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As of right now, as far as I’m concerned, Guardians of the Galaxy is the best film of 2014.

Now please understand, I live in fly-over country and that means that there’s still quite a few films that I need to see.  Next week and through the new year, I plan to see Foxcatcher, Inherent Vice, Into the Woods, Wild, and quite a few other films.  And any one of those films could, potentially, become my new favorite of 2014.

But, as of right now, Guardians of the Galaxy is my favorite.

Of course, Guardians of the Galaxy is not the type of film that will ever get a major Oscar nomination.  It’s unfairly dismissed as being pure entertainment or just a summer blockbuster.  A few critics group have been nice enough to mention it but, for the most part, Guardians of the Galaxy is not the type of film that’s going to be given serious consideration for the big awards.

Except, of course, by me.

Below are ten reasons why I think Guardians of the Galaxy deserves serious consideration:

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1) Never underestimate the importance of escapism.

Usually, when a film is described as being “escapist entertainment,” it’s a back-handed compliment.  The implication is that the film may be entertaining but it has nothing to do with real world issues and therefore, it’s not as important as other films.  We’re allowed to enjoy it but we’re supposed to feel guilty about it.

But you know what?

Sometimes, we need to be able to escape.  That was certainly true this year.  2014 will not be remembered as a great year for humanity.  From January to December, it’s been an endless parade of cruelty and intolerance.  And no, we should never pretend that we live in a perfect world.  We need to be aware of what’s happening outside of our own little corner of the world.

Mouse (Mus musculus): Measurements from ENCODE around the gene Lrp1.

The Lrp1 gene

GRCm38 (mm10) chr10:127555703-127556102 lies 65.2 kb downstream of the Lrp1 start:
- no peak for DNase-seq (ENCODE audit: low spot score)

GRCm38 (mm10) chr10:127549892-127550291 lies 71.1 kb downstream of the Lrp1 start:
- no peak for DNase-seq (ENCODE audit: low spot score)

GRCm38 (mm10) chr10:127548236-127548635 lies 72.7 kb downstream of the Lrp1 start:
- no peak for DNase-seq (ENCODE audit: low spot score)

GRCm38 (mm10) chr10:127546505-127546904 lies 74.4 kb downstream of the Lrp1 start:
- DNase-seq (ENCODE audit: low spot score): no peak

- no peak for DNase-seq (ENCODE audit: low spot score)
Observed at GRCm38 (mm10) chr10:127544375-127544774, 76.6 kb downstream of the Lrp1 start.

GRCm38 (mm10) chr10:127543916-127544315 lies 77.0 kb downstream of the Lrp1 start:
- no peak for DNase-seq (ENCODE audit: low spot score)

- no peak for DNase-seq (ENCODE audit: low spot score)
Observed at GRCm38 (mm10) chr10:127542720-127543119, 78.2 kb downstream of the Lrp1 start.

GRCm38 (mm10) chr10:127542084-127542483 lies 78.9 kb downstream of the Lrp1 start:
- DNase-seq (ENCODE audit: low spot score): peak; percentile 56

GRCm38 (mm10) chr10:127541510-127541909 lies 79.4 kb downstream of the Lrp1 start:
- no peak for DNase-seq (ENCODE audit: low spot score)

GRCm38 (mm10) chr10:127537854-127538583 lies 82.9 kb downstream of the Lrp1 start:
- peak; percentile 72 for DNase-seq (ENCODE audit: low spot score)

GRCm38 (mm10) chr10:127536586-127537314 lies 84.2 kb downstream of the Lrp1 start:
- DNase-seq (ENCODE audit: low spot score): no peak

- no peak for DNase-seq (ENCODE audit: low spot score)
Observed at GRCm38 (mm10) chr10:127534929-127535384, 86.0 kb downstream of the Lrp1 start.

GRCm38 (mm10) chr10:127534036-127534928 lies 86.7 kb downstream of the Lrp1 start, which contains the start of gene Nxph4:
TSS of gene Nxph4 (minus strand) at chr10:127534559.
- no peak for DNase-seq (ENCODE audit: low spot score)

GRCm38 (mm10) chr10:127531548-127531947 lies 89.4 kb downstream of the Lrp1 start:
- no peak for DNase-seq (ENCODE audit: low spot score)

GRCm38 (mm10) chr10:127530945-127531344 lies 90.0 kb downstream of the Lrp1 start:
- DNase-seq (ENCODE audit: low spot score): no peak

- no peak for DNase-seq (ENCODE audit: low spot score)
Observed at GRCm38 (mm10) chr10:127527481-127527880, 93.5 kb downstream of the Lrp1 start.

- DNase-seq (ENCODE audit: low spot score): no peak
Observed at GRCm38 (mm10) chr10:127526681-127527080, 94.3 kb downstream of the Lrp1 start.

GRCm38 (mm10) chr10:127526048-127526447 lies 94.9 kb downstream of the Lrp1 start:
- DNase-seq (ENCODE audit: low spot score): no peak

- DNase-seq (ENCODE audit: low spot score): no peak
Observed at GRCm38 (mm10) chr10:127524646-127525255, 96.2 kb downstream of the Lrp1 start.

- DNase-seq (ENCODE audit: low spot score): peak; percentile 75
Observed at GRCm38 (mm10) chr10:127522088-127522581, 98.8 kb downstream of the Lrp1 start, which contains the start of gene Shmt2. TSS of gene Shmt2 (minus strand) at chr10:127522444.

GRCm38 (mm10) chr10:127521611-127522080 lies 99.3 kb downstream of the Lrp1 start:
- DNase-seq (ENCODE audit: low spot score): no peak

But that doesn’t mean that we haven’t earned the right to escape for 122 minutes.  In fact, I would argue that 122 minutes of pure entertainment is something that we need to make time for if we are going to remain strong enough to face and perhaps change the realities of the world.

In short, when I walked out of the theater after watching Guardians of the Galaxy, I felt better than when I had first taken my seat.  I felt happy.  I felt enthusiastic.  I felt ready to face this fucked up world of ours.

There is a place for pure, unadulterated escapism in cinema.

Not every film has to be a somber, self-important mess like Man of Steel.

Thank God.

2) The unappreciated subtext of Ronan

However, Guardians of the Galaxy is not pure escapism.  Much as in this case of The Purge Anarchy and Capt. America: The Winter Soldier, there is a deeper subtext to the film.  You just have to be willing to look for it.

One of the more frequent complaints about Guardians of the Galaxy is that the villain, Ronan (Lee Pace), isn’t particularly interesting and it is true that, when compared to Tom Hiddleston’s Loki or Iron Man’s villains, Ronan does seem to be a bit bland.  His goals and his motivation are pretty simple.  He destroys stuff and he kills people.  Why?  Because he’s the bad guy.

But, let’s take a closer look at Ronan.  Ronan is a fanatic who believes that only his way is the correct way and only his beliefs are pure.  Anyone who has different beliefs must be unpure and therefore, if they don’t agree to convert to his way of believing, Ronan is justified in destroying them.

Does that sound familiar to anyone?

For all the complaints that Ronan was a one-dimensional villain, the same can be said of Joseph Kony, Kim Jong-un, and Jihadi John, and Fred Phelps.  The same can be said about a lot of evil people but that does not make them any less evil or dangerous.  Ronan may be a simple villain but he’s also the type of villain that we can find all over the world.

The one thing that all Ronan-style fanatics have in common is a complete lack of imagination and humor.  When Peter Quill stood up to Ronan by dancing, it was more than just a crowd-pleasing scene in a big action movie.  It was a call-to-arms to not allow ourselves to be held hostage by the Ronans of the world.  It was a plea to not let the fanatics among us steal our imagination and our right to find joy in our own individual way.

In short, it was a lesson that the entire world needs to learn.